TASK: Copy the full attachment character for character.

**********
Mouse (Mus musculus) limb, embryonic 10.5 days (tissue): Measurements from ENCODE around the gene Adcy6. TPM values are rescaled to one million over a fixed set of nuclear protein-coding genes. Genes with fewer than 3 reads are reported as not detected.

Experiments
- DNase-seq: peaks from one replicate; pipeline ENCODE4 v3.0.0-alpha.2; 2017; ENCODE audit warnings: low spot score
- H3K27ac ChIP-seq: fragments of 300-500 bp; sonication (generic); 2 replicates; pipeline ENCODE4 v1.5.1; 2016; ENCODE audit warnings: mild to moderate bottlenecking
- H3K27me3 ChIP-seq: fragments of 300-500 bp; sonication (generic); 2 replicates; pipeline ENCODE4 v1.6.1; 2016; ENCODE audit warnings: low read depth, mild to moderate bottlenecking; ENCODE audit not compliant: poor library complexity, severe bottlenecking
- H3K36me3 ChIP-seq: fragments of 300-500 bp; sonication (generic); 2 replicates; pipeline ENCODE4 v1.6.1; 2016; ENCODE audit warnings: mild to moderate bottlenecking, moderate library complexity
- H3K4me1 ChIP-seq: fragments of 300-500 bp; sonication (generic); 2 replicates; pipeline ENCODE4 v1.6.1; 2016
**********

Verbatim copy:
Mouse (Mus musculus) limb, embryonic 10.5 days (tissue): Measurements from ENCODE around the gene Adcy6. TPM values are rescaled to one million over a fixed set of nuclear protein-coding genes. Genes with fewer than 3 reads are reported as not detected.

Experiments
- DNase-seq: peaks from one replicate; pipeline ENCODE4 v3.0.0-alpha.2; 2017; ENCODE audit warnings: low spot score
- H3K27ac ChIP-seq: fragments of 300-500 bp; sonication (generic); 2 replicates; pipeline ENCODE4 v1.5.1; 2016; ENCODE audit warnings: mild to moderate bottlenecking
- H3K27me3 ChIP-seq: fragments of 300-500 bp; sonication (generic); 2 replicates; pipeline ENCODE4 v1.6.1; 2016; ENCODE audit warnings: low read depth, mild to moderate bottlenecking; ENCODE audit not compliant: poor library complexity, severe bottlenecking
- H3K36me3 ChIP-seq: fragments of 300-500 bp; sonication (generic); 2 replicates; pipeline ENCODE4 v1.6.1; 2016; ENCODE audit warnings: mild to moderate bottlenecking, moderate library complexity
- H3K4me1 ChIP-seq: fragments of 300-500 bp; sonication (generic); 2 replicates; pipeline ENCODE4 v1.6.1; 2016